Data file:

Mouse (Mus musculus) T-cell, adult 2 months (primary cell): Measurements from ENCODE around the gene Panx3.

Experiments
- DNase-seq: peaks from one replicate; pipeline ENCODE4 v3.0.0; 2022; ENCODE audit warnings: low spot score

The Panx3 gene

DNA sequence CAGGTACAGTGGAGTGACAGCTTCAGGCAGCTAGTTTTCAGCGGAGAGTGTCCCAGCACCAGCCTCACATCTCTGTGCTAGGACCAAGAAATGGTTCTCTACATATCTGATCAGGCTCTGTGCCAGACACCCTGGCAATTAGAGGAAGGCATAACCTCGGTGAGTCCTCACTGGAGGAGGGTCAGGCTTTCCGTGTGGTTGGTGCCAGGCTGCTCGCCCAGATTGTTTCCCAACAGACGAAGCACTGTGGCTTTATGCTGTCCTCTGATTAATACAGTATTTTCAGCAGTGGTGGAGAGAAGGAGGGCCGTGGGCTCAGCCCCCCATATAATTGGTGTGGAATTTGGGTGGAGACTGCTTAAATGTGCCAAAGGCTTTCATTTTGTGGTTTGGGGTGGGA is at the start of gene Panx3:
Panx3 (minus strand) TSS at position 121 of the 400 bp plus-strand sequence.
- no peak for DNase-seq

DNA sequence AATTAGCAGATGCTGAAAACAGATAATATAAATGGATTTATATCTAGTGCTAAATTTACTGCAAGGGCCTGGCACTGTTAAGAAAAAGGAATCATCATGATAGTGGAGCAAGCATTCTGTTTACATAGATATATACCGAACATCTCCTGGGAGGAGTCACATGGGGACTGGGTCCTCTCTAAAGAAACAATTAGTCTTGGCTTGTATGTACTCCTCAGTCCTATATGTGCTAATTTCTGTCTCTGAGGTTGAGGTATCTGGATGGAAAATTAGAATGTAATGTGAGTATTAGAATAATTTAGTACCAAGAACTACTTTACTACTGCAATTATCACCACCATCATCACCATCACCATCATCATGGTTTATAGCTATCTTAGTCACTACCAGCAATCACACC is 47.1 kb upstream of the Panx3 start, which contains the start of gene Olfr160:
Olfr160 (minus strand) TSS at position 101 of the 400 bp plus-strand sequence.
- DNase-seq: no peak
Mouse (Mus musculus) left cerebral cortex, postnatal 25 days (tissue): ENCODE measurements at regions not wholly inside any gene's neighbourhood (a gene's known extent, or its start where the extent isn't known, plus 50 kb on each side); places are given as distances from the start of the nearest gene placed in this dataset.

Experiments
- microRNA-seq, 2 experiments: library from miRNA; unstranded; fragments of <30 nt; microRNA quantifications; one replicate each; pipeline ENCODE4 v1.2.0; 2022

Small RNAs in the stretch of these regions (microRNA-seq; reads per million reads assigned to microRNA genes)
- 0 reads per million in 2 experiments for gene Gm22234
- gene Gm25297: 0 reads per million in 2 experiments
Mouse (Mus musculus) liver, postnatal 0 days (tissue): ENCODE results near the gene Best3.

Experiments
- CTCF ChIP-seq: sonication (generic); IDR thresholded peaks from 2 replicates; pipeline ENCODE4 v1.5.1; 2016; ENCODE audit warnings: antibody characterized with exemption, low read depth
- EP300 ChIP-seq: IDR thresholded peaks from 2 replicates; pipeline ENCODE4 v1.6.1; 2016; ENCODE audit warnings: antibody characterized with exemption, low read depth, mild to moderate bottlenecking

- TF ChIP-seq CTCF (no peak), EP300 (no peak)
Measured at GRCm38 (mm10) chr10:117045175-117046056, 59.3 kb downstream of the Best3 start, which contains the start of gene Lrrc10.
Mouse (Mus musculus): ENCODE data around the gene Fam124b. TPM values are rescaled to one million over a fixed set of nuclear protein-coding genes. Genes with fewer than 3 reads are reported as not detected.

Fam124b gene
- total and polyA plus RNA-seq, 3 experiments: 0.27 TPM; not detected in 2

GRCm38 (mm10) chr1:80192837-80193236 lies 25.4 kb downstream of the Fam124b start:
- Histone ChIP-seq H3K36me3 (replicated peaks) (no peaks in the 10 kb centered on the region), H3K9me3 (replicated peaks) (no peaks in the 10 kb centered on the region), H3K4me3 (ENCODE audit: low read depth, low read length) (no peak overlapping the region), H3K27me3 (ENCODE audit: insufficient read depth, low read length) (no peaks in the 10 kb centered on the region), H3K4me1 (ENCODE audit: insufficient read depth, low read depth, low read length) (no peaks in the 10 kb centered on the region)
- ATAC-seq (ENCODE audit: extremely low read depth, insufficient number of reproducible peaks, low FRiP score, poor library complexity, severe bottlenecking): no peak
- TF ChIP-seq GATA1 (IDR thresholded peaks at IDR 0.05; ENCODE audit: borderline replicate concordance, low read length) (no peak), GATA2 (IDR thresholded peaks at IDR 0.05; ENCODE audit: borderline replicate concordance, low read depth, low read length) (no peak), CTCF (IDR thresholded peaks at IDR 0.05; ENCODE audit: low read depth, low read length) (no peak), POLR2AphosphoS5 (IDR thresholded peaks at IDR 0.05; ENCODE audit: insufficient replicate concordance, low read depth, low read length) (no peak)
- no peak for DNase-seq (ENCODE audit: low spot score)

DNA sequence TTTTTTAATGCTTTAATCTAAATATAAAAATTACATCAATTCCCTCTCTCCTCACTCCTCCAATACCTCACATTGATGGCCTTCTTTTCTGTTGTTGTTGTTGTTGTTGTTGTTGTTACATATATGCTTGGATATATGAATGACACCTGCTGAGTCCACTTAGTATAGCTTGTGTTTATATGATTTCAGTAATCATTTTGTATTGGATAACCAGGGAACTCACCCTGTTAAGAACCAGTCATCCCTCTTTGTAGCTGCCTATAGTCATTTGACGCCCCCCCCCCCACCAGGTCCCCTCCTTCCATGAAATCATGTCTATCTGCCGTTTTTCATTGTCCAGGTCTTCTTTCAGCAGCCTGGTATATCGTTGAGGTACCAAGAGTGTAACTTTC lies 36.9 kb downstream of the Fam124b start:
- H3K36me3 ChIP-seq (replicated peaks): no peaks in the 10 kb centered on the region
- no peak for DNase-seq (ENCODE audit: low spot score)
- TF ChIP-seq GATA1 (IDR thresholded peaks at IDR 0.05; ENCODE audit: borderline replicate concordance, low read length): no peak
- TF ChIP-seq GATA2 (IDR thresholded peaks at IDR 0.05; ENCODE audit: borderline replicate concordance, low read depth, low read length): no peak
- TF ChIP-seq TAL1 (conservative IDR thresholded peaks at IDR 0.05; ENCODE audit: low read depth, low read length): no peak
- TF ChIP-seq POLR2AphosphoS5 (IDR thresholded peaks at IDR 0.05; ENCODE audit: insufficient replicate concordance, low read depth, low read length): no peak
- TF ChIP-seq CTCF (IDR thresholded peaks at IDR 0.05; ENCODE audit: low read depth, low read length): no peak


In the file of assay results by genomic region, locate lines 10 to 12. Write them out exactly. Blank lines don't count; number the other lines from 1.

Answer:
- DNase-seq: no peak
Mouse (Mus musculus) left cerebral cortex, postnatal 25 days (tissue): ENCODE measurements at regions not wholly inside any gene's neighbourhood (a gene's known extent, or its start where the extent isn't known, plus 50 kb on each side); places are given as distances from the start of the nearest gene placed in this dataset.

Experiments